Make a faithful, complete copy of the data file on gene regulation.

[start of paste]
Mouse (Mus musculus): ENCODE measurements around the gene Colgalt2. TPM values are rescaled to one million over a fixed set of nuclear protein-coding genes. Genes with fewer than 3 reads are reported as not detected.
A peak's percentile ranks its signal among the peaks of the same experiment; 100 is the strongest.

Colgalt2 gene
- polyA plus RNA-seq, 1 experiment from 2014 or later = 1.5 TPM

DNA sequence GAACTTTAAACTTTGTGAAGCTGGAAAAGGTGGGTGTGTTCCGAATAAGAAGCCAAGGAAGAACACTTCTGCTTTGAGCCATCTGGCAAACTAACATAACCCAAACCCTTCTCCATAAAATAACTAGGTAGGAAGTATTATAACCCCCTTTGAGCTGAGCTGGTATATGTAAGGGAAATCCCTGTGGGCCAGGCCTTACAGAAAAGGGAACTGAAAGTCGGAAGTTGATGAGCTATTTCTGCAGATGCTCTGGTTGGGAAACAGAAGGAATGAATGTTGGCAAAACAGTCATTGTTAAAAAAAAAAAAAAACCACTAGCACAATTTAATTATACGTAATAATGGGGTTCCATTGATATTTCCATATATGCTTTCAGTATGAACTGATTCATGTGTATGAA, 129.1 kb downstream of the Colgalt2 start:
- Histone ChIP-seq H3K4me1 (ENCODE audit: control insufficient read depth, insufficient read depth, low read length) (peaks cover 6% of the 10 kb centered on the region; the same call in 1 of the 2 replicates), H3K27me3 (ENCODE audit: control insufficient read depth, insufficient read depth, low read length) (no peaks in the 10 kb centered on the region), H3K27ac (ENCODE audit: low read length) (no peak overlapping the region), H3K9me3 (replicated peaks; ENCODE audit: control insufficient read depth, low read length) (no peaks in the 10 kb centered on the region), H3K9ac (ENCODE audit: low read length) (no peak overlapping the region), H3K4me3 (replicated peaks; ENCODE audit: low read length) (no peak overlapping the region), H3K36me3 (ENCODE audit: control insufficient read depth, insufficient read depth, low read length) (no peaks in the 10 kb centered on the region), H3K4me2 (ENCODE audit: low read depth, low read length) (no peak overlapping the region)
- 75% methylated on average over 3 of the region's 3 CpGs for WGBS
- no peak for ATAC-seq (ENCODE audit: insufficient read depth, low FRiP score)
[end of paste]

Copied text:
Mouse (Mus musculus): ENCODE measurements around the gene Colgalt2. TPM values are rescaled to one million over a fixed set of nuclear protein-coding genes. Genes with fewer than 3 reads are reported as not detected.
A peak's percentile ranks its signal among the peaks of the same experiment; 100 is the strongest.

Colgalt2 gene
- polyA plus RNA-seq, 1 experiment from 2014 or later = 1.5 TPM

DNA sequence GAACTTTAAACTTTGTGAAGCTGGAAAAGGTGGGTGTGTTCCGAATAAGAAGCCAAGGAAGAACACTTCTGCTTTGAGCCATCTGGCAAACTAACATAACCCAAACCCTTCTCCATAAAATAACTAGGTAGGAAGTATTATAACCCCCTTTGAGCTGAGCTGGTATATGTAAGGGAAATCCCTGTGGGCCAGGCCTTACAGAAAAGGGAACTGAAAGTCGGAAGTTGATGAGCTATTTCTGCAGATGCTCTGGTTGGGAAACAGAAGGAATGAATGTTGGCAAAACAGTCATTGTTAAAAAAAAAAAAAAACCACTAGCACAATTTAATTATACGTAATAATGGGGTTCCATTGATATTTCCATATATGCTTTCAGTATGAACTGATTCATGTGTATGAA, 129.1 kb downstream of the Colgalt2 start:
- Histone ChIP-seq H3K4me1 (ENCODE audit: control insufficient read depth, insufficient read depth, low read length) (peaks cover 6% of the 10 kb centered on the region; the same call in 1 of the 2 replicates), H3K27me3 (ENCODE audit: control insufficient read depth, insufficient read depth, low read length) (no peaks in the 10 kb centered on the region), H3K27ac (ENCODE audit: low read length) (no peak overlapping the region), H3K9me3 (replicated peaks; ENCODE audit: control insufficient read depth, low read length) (no peaks in the 10 kb centered on the region), H3K9ac (ENCODE audit: low read length) (no peak overlapping the region), H3K4me3 (replicated peaks; ENCODE audit: low read length) (no peak overlapping the region), H3K36me3 (ENCODE audit: control insufficient read depth, insufficient read depth, low read length) (no peaks in the 10 kb centered on the region), H3K4me2 (ENCODE audit: low read depth, low read length) (no peak overlapping the region)
- 75% methylated on average over 3 of the region's 3 CpGs for WGBS
- no peak for ATAC-seq (ENCODE audit: insufficient read depth, low FRiP score)